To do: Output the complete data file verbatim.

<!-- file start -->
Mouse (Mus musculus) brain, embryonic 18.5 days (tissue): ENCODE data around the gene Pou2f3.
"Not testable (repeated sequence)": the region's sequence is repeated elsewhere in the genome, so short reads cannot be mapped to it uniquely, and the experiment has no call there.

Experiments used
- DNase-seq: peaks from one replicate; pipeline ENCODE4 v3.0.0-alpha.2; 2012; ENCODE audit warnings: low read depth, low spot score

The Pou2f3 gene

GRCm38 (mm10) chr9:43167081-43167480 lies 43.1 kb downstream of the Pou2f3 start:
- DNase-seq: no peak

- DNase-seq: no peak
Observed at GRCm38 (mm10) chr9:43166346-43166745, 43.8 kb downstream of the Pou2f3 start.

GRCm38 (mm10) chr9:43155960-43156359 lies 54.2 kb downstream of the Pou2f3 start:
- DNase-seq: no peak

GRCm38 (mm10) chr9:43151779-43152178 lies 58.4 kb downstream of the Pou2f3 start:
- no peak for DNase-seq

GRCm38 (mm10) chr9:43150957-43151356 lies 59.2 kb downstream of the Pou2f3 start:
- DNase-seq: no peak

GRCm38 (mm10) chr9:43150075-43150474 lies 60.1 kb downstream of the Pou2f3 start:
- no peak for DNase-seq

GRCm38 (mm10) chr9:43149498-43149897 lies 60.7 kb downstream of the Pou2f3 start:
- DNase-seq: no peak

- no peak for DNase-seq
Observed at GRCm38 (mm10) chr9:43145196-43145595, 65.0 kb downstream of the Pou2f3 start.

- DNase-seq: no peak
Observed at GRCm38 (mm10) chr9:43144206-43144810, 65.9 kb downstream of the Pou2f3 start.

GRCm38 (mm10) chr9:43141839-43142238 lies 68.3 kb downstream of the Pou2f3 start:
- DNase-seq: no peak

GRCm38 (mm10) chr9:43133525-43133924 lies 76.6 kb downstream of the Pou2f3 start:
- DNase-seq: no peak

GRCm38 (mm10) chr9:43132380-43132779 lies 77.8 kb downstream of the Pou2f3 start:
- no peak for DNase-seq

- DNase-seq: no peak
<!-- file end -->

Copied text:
Mouse (Mus musculus) brain, embryonic 18.5 days (tissue): ENCODE data around the gene Pou2f3.
"Not testable (repeated sequence)": the region's sequence is repeated elsewhere in the genome, so short reads cannot be mapped to it uniquely, and the experiment has no call there.

Experiments used
- DNase-seq: peaks from one replicate; pipeline ENCODE4 v3.0.0-alpha.2; 2012; ENCODE audit warnings: low read depth, low spot score

The Pou2f3 gene

GRCm38 (mm10) chr9:43167081-43167480 lies 43.1 kb downstream of the Pou2f3 start:
- DNase-seq: no peak

- DNase-seq: no peak
Observed at GRCm38 (mm10) chr9:43166346-43166745, 43.8 kb downstream of the Pou2f3 start.

GRCm38 (mm10) chr9:43155960-43156359 lies 54.2 kb downstream of the Pou2f3 start:
- DNase-seq: no peak

GRCm38 (mm10) chr9:43151779-43152178 lies 58.4 kb downstream of the Pou2f3 start:
- no peak for DNase-seq

GRCm38 (mm10) chr9:43150957-43151356 lies 59.2 kb downstream of the Pou2f3 start:
- DNase-seq: no peak

GRCm38 (mm10) chr9:43150075-43150474 lies 60.1 kb downstream of the Pou2f3 start:
- no peak for DNase-seq

GRCm38 (mm10) chr9:43149498-43149897 lies 60.7 kb downstream of the Pou2f3 start:
- DNase-seq: no peak

- no peak for DNase-seq
Observed at GRCm38 (mm10) chr9:43145196-43145595, 65.0 kb downstream of the Pou2f3 start.

- DNase-seq: no peak
Observed at GRCm38 (mm10) chr9:43144206-43144810, 65.9 kb downstream of the Pou2f3 start.

GRCm38 (mm10) chr9:43141839-43142238 lies 68.3 kb downstream of the Pou2f3 start:
- DNase-seq: no peak

GRCm38 (mm10) chr9:43133525-43133924 lies 76.6 kb downstream of the Pou2f3 start:
- DNase-seq: no peak

GRCm38 (mm10) chr9:43132380-43132779 lies 77.8 kb downstream of the Pou2f3 start:
- no peak for DNase-seq

- DNase-seq: no peak